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United States Department of State / The executive documents of the House of Representatives for the first session of the fiftieth Congress. 1887-'88

Chili [Chile],   pp. 149-158 PDF (4.5 MB)

Page 149

                                  No. 116.
                        Mr. Roberts to Mr. B~ayard.
 No. 94.]                   LEGATION OF THE UNITED STATES,
                   Santiago,' October 1, 1886. (Received November 9.)
   Sm: On the 18th of September President Jos6 Manuel Balmaceda
 took the oath of office and immediately thereafter his cabinet was sworn
   As the President makes no :announcement of his policy or views at
 his inauguration, I inclose a printed translation of his speech delivered
 before the convention whiclh nominated him       for President. I have
 every reason to believe that the views and sentiments expressed therein
 are those which he has consistently believed in during his public life
 and which will guide him in his administration.
   Sefior Joaquin Godoy, minister of foreign relations was lately 0hil,
 ian minister to the United States.
   The political complexion of the cabinet is somewhat of a concession
 to the liberal opposition to the late administration, and it is quite prob-
 able that it will be reconstructed before another year.
       I have, etc.,
                                               WILLIAM R. ROBERTS.
                         [Inclosure in No. 94.-Translation.]
                         S)eech of President BaInmaceda.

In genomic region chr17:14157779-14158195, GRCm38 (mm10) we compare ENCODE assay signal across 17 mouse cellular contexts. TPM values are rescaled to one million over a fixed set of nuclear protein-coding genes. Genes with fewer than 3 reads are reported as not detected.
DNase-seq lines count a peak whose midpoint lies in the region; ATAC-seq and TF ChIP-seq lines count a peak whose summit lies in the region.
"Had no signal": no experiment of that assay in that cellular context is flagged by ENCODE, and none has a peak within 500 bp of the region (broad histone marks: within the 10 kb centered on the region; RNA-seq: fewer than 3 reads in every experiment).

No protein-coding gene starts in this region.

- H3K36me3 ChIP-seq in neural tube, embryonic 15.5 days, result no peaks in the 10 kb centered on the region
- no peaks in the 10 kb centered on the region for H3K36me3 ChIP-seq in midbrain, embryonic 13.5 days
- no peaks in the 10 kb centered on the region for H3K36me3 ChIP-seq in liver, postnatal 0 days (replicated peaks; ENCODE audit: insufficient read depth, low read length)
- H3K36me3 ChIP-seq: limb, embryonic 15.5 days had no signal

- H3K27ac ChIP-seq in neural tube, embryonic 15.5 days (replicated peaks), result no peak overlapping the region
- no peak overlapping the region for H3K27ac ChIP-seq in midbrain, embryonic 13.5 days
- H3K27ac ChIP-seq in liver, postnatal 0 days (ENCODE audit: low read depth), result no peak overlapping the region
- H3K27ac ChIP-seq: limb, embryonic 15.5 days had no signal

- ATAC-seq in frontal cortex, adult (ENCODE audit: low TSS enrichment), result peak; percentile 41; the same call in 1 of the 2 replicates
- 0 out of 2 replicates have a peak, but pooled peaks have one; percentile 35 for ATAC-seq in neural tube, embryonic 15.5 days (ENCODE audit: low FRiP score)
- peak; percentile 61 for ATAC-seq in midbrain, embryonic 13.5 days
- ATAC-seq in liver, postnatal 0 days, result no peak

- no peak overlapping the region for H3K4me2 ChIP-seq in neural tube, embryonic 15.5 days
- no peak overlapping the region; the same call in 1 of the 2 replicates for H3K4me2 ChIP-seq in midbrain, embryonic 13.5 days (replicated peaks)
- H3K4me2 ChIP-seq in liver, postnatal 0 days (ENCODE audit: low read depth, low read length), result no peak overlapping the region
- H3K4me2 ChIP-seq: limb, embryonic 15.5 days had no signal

Mr. Balmaceda was" elected as a candidate for the Presidency by the
 grand Liberal convention held in Valparaiso on January 17 last, and
 his speech on that occasion in accepting his nomination will farmish a
 very clear conception of the man, the minister, and the President. It
 reads, translated, as follows:
 "Designated candidate of the Liberal party for the Presidency of the
 this convention of delegates elected by the nation, and by honorable and
duly author-
 ized members of Congress, I gratefully accept the position of honor, labor,
and responsi-
 bility tendered to me as an act of homage due to the wishes of my political
 and to the liberal ideas which I have served during the whole of my public
life. I
 experience at this moment a perfectly natural feeling of anxiety as I contemplate
 arduous task committed to my care and ability. Nevertheless, the cheering
words of
 this numerous assembly, the members of which will, I trust, continue to
lend mc the
 efficacious support of their experience and patriotism, reassure me. The
noble words
 of the prelsident of the convention induce me to believe that an exposition,
 brief, of the ideas and the common purposes which form the bond which we
seal to-
day in the sight of aji the Republic will not be out of place. Our foreign
policy should

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